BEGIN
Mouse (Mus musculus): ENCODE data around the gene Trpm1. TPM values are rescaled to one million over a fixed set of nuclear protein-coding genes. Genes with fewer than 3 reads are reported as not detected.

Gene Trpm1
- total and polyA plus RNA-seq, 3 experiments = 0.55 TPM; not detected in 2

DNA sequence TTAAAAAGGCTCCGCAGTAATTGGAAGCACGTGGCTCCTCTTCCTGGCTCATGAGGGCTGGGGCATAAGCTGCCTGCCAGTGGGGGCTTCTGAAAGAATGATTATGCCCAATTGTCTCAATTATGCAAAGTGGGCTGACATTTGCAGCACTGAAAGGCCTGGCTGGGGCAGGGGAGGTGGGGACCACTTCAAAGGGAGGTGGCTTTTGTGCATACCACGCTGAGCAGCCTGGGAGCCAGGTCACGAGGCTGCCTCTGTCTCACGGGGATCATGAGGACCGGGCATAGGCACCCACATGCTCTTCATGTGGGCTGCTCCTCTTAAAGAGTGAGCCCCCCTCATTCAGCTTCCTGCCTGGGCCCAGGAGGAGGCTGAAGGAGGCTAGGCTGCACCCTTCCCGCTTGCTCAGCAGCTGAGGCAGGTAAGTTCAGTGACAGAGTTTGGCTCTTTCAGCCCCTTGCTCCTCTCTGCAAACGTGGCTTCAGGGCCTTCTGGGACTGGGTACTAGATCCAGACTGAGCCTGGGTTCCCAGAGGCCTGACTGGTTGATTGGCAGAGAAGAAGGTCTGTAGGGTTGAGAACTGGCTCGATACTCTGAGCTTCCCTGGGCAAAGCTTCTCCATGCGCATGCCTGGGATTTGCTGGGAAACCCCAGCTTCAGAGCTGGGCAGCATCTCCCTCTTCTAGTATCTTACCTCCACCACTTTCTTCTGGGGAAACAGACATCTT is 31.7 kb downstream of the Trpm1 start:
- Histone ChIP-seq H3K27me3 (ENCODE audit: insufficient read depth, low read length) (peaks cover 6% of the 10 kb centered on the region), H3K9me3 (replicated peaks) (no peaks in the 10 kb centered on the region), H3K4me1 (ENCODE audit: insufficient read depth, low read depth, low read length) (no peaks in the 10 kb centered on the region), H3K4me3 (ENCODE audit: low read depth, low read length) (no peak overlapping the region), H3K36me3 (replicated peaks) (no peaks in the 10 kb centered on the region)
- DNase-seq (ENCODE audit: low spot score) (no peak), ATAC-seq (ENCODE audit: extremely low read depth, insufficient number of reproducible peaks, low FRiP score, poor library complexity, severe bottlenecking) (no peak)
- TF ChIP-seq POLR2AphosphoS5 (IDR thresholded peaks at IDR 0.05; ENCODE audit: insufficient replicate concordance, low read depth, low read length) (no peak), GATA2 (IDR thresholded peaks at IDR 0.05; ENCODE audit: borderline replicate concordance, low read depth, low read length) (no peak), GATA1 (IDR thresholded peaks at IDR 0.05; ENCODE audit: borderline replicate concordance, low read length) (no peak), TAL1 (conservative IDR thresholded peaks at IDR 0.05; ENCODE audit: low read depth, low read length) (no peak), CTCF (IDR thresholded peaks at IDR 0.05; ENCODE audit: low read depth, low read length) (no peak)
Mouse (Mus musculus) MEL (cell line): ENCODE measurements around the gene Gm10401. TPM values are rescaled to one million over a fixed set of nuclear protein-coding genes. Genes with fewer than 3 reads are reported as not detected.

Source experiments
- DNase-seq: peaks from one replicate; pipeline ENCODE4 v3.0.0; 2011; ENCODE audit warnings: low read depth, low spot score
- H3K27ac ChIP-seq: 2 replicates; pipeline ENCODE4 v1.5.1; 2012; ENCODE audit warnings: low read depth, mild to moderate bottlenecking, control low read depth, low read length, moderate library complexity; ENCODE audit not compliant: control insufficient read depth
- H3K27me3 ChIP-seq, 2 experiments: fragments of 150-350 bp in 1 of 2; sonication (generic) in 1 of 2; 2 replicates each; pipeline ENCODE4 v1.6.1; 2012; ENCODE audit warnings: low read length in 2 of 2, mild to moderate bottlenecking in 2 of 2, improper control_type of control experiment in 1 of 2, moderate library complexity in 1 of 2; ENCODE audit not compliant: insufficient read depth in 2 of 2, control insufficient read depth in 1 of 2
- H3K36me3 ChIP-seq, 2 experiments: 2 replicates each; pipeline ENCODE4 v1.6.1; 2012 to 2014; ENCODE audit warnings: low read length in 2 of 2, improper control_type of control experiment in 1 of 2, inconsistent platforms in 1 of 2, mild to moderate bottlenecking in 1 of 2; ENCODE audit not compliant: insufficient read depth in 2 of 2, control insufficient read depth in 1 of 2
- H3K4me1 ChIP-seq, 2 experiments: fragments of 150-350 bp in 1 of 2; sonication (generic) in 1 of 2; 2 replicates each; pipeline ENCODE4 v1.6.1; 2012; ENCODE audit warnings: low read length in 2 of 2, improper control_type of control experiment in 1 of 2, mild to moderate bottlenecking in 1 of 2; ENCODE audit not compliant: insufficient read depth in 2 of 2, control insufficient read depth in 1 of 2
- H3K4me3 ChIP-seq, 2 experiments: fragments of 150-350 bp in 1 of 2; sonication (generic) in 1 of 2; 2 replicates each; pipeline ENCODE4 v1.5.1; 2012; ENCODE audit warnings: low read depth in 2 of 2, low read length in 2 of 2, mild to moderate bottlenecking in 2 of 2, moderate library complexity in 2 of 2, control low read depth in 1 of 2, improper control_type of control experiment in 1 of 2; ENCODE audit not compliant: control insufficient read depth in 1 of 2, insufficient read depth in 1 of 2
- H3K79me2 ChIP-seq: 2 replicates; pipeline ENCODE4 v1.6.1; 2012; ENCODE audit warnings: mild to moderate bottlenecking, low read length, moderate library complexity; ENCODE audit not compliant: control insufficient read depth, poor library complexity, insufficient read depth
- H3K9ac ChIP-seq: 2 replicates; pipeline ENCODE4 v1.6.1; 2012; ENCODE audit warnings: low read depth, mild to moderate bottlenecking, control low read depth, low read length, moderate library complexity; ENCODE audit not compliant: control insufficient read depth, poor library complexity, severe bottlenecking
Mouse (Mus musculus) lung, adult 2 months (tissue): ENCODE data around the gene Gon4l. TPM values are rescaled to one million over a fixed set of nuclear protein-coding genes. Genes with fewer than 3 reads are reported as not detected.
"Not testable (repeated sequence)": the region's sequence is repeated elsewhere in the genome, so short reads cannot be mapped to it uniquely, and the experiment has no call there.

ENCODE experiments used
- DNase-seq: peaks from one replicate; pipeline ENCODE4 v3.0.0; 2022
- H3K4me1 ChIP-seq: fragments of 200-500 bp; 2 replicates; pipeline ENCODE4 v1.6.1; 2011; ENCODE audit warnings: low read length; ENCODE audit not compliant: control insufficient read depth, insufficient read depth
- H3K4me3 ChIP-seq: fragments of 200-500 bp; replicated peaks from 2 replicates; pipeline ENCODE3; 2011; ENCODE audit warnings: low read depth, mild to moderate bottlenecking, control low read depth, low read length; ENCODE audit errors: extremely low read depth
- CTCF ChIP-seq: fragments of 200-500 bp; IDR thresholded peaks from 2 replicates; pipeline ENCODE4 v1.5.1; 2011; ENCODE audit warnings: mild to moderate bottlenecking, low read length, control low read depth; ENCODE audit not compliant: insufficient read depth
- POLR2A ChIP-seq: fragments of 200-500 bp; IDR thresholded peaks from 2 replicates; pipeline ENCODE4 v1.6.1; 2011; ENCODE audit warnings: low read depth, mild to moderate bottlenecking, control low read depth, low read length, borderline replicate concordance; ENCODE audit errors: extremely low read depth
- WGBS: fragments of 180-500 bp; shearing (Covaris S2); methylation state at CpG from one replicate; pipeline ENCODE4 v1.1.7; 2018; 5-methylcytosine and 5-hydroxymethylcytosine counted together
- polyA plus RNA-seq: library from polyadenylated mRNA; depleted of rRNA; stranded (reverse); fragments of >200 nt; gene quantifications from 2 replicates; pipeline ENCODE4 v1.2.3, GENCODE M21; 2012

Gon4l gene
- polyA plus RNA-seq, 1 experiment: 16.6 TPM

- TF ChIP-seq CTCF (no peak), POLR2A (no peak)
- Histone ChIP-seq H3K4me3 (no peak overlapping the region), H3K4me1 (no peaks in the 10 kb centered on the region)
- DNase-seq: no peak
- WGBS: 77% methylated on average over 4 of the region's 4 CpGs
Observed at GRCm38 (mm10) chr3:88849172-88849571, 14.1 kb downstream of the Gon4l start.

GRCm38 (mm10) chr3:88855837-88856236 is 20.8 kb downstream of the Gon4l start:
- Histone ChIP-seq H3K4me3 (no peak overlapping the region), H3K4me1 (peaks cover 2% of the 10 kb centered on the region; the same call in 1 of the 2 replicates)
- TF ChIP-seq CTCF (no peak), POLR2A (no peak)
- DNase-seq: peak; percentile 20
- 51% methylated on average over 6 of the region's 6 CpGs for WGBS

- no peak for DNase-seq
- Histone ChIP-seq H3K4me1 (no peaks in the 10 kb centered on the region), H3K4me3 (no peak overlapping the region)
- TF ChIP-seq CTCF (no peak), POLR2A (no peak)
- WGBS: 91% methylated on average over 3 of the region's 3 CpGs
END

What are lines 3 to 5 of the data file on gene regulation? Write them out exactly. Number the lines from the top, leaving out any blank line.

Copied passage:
- total and polyA plus RNA-seq, 3 experiments = 0.55 TPM; not detected in 2

DNA sequence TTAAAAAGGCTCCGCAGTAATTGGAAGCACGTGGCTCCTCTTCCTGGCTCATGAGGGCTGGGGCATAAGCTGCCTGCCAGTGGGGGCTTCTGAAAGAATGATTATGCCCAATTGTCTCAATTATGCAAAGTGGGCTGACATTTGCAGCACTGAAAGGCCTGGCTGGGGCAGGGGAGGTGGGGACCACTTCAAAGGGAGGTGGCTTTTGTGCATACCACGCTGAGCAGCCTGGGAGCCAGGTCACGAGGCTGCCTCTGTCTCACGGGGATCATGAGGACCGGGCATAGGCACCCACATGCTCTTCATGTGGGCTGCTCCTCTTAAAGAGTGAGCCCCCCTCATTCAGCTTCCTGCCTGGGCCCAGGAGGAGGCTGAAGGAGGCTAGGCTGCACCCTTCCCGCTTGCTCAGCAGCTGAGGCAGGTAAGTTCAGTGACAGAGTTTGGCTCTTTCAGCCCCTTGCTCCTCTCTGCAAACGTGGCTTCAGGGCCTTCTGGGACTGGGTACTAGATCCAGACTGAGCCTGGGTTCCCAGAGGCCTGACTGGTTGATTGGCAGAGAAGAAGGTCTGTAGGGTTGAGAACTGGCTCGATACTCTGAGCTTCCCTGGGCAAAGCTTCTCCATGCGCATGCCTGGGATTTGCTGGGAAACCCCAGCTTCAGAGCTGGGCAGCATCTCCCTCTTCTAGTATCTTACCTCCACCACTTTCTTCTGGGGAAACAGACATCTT is 31.7 kb downstream of the Trpm1 start:
- Histone ChIP-seq H3K27me3 (ENCODE audit: insufficient read depth, low read length) (peaks cover 6% of the 10 kb centered on the region), H3K9me3 (replicated peaks) (no peaks in the 10 kb centered on the region), H3K4me1 (ENCODE audit: insufficient read depth, low read depth, low read length) (no peaks in the 10 kb centered on the region), H3K4me3 (ENCODE audit: low read depth, low read length) (no peak overlapping the region), H3K36me3 (replicated peaks) (no peaks in the 10 kb centered on the region)